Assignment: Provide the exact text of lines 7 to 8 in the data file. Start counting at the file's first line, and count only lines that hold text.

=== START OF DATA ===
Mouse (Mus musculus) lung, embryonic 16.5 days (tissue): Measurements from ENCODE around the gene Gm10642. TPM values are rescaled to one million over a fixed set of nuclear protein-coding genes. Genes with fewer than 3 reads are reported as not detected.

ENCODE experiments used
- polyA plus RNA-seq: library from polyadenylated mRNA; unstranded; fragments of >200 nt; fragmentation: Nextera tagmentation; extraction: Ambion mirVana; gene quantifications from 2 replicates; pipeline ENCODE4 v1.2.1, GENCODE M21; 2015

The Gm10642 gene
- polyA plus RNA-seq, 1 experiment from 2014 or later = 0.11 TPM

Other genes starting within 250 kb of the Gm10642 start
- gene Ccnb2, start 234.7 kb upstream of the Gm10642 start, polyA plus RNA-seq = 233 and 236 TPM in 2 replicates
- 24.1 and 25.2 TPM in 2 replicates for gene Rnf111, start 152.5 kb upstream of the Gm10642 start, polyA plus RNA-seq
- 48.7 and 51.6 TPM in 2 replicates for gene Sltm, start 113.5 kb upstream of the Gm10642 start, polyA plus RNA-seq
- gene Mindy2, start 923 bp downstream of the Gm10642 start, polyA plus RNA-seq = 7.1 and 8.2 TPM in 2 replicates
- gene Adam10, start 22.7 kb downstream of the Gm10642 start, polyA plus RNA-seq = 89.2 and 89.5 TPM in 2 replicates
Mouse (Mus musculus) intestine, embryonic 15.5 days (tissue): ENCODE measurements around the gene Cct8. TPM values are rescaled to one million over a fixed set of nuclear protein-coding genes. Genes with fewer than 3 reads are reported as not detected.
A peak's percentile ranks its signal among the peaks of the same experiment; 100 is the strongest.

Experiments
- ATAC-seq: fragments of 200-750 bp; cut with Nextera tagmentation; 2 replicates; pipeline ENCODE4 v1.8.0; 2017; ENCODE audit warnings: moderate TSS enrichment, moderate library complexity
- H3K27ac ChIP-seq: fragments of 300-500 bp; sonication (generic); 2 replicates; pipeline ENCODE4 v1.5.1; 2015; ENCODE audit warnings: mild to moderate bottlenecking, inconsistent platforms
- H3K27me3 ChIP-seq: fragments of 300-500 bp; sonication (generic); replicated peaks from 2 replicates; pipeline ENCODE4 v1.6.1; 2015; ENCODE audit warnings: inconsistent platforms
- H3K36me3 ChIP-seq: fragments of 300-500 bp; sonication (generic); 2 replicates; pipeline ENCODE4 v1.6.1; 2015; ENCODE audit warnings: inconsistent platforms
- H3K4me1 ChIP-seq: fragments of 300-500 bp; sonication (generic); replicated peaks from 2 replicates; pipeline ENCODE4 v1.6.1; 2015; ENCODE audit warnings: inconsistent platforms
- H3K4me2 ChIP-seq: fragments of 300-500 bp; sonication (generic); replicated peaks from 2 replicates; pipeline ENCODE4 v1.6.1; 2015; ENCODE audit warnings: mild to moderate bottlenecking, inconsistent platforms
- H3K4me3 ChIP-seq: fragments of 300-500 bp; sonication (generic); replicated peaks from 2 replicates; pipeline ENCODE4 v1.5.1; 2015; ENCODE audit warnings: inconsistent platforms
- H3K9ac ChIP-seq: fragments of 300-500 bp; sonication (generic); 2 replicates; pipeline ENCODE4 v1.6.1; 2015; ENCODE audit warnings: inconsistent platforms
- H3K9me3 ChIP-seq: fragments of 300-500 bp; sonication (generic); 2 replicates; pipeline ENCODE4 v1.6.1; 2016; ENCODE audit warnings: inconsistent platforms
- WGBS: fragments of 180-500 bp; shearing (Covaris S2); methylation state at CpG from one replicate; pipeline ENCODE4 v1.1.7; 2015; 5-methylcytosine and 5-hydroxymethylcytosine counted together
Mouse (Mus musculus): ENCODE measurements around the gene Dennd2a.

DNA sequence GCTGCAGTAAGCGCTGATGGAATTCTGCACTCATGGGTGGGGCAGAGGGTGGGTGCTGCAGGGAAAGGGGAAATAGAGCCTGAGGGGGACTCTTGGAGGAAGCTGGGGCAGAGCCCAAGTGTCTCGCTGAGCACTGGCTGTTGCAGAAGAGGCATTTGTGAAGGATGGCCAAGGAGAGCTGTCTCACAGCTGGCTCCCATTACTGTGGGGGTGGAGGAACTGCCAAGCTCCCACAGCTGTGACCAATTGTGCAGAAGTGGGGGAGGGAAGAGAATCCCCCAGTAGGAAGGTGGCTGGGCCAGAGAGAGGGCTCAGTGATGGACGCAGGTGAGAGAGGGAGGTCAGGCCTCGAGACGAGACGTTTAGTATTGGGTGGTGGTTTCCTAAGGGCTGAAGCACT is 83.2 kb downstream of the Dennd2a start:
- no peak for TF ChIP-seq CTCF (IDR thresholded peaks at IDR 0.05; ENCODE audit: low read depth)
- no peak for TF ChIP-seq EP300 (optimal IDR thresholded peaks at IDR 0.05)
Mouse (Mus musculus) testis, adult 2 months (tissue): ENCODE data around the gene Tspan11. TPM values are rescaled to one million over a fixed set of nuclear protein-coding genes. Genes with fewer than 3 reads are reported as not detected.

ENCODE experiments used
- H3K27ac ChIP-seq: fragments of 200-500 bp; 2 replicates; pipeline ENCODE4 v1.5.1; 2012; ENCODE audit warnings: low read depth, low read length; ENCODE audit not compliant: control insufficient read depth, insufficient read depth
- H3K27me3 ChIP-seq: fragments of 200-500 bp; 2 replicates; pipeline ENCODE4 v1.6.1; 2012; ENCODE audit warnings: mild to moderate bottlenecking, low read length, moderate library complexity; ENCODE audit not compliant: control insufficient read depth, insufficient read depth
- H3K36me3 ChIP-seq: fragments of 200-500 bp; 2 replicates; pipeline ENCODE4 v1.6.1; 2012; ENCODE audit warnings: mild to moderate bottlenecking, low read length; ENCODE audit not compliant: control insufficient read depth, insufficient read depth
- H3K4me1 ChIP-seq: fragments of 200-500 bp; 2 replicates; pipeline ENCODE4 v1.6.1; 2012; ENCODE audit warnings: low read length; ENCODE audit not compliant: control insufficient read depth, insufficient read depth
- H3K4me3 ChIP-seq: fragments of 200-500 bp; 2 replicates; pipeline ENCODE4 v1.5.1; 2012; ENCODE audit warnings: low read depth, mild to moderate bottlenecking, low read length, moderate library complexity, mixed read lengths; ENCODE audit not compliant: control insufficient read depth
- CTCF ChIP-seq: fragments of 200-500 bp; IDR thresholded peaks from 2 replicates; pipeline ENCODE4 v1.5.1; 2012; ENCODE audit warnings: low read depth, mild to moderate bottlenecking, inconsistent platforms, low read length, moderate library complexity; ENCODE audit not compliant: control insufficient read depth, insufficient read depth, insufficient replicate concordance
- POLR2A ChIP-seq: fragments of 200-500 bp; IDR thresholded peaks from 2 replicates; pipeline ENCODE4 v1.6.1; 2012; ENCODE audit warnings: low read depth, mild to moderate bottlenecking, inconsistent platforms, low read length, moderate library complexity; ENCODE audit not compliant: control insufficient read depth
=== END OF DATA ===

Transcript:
- gene Ccnb2, start 234.7 kb upstream of the Gm10642 start, polyA plus RNA-seq = 233 and 236 TPM in 2 replicates
- 24.1 and 25.2 TPM in 2 replicates for gene Rnf111, start 152.5 kb upstream of the Gm10642 start, polyA plus RNA-seq